The Song of Achilles Review

Student | Charlie Mills

Madeline Miller’s novel The Song of Achilles was in fact her first, but the vividness and emotion in her writing suggests writing skill far beyond that of any ordinary debut. From the very first page I was hooked, and immediately read the first seventeen chapters over the course of a two-hour train journey. I could barely put the thing down, so desperate was I to read the retelling of the tragedy of Achilles and Patroclus. Academics have, throughout the years, debated the nature of the love between the two and Miller certainly puts her own spin on the tale, positioning herself firmly on the ‘romantic’ side. But, no matter which side you are on, you absolutely must readThe Song of Achilles.

I have already called her writing vivid; allow me to show you what I mean. The story is told not by the traditional hero, Achilles, but rather Patroclus, an exiled prince who was raised by Achilles’ family. Perhaps the most famous quotation from the book is this: “I could recognize him by touch alone, by smell; I would know him blind, by the way his breaths came and his feet struck the earth. I would know him in death, at the end of the world.” While it certainly invokes a strong image, as does the final sentence of the story – which I shall come back to, for it deserves its own point – the way that Miller writes emotions that are so tangible and real, particularly emotions that are difficult to put into the right words, is absolutely beautiful.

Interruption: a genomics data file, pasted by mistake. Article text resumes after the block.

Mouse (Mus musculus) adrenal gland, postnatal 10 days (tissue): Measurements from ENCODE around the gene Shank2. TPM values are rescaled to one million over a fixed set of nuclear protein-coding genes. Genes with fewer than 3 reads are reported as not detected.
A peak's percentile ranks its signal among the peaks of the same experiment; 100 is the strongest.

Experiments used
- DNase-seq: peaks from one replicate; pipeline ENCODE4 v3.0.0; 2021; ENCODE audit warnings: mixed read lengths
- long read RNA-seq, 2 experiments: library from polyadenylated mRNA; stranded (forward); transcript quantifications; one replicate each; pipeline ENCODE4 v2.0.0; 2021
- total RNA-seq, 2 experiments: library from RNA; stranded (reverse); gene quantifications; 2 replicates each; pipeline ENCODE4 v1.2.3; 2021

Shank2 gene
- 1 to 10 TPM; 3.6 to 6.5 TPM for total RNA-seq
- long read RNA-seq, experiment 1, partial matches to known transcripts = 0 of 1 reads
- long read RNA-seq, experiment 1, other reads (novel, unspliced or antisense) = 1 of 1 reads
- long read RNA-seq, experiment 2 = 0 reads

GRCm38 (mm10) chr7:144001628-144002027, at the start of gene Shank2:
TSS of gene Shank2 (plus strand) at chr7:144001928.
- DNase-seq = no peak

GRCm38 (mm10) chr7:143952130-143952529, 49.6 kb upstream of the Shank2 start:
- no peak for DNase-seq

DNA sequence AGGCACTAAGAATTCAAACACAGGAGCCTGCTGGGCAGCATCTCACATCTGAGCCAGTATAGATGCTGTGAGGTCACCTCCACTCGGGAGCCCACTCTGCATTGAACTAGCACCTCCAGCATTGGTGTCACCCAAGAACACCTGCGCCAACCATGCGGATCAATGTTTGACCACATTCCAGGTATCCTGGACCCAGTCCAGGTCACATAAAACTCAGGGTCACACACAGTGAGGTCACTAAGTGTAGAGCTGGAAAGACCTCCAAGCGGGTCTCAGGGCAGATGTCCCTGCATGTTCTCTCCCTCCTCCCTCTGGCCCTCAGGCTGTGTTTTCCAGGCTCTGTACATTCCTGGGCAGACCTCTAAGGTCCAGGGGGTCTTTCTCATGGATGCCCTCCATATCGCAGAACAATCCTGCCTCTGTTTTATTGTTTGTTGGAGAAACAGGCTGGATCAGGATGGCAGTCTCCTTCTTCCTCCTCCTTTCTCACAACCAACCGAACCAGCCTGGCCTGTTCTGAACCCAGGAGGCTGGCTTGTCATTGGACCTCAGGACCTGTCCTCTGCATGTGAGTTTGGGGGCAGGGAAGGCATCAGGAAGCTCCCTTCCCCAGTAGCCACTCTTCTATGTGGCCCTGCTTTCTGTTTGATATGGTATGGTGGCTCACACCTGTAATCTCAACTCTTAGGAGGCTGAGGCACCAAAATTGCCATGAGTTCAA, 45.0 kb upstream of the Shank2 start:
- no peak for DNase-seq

“I feel like I could eat the world raw”

The above in a particular is a favourite of mine. As well as,

“It was almost like fear, in the way it filled me, rising in my chest. It was almost like tears, in how swiftly it came. But it was neither of those, buoyant where they were heavy, bright where they were dull”

This is me speaking from the heart, now: the way she writes love restores my faith in it. Even though this story ends in tragedy, as it must, the love it encapsulates is real, and the characters do find peace. Hence the ending: “At first I do not understand. But then I see the tomb, and the marks she has made on the stone. A C H I L L E S, it reads. And beside it, P A T R O C L U S.
“Go,” she says. “He waits for you.”

In the darkness, two shadows, reaching through the hopeless, heavy dusk. Their hands meet, and light spills in a flood like a hundred golden urns pouring out of the sun.”

LR3_The Song of Achilles - Charlie Mills, Image A.jpg

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